Information operations conducted abroad by China and Russia are not used explicitly to advance a positive image of either state; they are used either to confuse the target (Russian disinformation) or persuade a foreign audience that China is no different (or worse) than the struggling, violent, and internally flawed liberal democracies (see ‘whataboutism’).


The internet is a tool to protect the Party, advance economic growth, exert control over political competitors and Western influence, and aid the Chinese military in future conflicts. The Chinese government considers private Western websites to be weapons that deliver the dangerous toxin of Western influence; it doesn’t care that the delivery vehicle is a private entity or that competing speech can easily be found or added online. It thinks our acceptance of speech we don’t like (even on private websites) is a sign of weakness and leads not to a stronger state but to a decadent populace.

Chinese Notions of ‘Sovereignty’

Internet ‘sovereignty’ to the government of China, is the control of information within its borders. The Chinese conduct three types of state-sponsored cyber activity:

  1. national security espionage (which all nations conduct);
  2. cyber-enabled intellectual property theft to aid Chinese industry (an illegal activity and adamantly opposed by the United States); and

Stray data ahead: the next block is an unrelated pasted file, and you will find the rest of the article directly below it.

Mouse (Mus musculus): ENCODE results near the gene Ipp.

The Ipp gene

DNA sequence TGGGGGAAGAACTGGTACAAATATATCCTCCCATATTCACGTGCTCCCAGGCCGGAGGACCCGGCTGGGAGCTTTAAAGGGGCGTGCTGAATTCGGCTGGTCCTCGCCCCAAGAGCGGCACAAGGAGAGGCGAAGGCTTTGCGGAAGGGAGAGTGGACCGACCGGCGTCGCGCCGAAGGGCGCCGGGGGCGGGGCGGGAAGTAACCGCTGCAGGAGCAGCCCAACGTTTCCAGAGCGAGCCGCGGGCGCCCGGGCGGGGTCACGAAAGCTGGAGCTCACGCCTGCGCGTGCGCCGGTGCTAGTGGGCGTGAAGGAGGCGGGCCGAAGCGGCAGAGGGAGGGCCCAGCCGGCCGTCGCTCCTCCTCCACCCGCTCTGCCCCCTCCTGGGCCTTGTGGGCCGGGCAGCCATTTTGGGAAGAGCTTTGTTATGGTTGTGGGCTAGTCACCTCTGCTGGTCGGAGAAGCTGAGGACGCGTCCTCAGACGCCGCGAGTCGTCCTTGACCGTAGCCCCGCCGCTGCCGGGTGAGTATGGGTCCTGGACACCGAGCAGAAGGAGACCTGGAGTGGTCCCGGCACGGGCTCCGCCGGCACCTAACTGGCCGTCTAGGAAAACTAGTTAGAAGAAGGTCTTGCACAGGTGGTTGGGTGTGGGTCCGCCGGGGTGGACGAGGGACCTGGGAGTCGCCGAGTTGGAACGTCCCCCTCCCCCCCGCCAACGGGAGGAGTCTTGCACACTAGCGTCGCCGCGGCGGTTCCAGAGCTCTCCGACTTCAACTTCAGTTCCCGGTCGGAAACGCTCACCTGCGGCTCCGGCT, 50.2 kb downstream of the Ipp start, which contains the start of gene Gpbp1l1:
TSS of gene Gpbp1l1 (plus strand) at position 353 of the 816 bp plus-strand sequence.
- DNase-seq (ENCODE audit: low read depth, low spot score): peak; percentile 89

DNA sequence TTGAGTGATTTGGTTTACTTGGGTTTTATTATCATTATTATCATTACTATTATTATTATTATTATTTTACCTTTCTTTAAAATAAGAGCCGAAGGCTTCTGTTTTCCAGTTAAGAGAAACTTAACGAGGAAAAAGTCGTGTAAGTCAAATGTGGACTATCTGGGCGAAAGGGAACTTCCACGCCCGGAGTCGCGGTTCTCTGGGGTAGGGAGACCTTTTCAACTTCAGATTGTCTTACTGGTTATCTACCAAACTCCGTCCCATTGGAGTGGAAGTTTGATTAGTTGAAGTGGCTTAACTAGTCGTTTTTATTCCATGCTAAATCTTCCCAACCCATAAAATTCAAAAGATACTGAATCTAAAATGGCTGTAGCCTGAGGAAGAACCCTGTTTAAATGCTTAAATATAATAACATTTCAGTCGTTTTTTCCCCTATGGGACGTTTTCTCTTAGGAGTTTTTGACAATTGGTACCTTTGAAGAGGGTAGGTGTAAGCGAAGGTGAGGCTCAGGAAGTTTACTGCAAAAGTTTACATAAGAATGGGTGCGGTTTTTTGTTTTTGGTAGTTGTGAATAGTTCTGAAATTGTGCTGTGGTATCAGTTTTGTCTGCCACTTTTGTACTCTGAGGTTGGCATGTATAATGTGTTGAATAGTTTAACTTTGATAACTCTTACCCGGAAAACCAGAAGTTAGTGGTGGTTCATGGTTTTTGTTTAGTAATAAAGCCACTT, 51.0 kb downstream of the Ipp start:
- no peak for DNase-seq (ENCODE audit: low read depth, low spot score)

3. internal information operations designed to control and manipulate what the Chinese people can view and say online (anathema to the United States and other democracies).

Chinese espionage includes stealing US government secrets, information regarding members of the US intelligence community, the blueprints of US weapon systems, and the details of US national security strategy. Economic espionage consists of the theft of intellectual property and sensitive business information to aid Chinese industry and trade negotiations. China views US manufacturing not as a competitor to Chinese industry but as a resource to mine for proprietary and business information through cyberspace to advance China’s economy and modernize its industry and military. Chinese economic espionage is likely greater than the economic espionage conducted by all other states against the United States combined.[1]

Information operations are conducted continuously against China’s people, led by the ‘Golden Shield Project’ (a.k.a., the Great Chinese Firewall)—a massive censorship and surveillance system operated by the Ministry of Public Security. This government cyberspace tool attacks and blocks certain websites; poisons caches; conducts speech and face recognition; and sucks in closed-circuit television, smart cards, credit cards, and other surveillance technologies. It also indexes content around the world, filters incoming content, and blocks pro-democracy groups and certain related content (e.g., the Dalai Lama, Falun Gong, or Taiwan), along with any news stories that embarrass the government. In addition, it blocks Voice of America and many Western news sites, such as the Chinese edition of the BBC.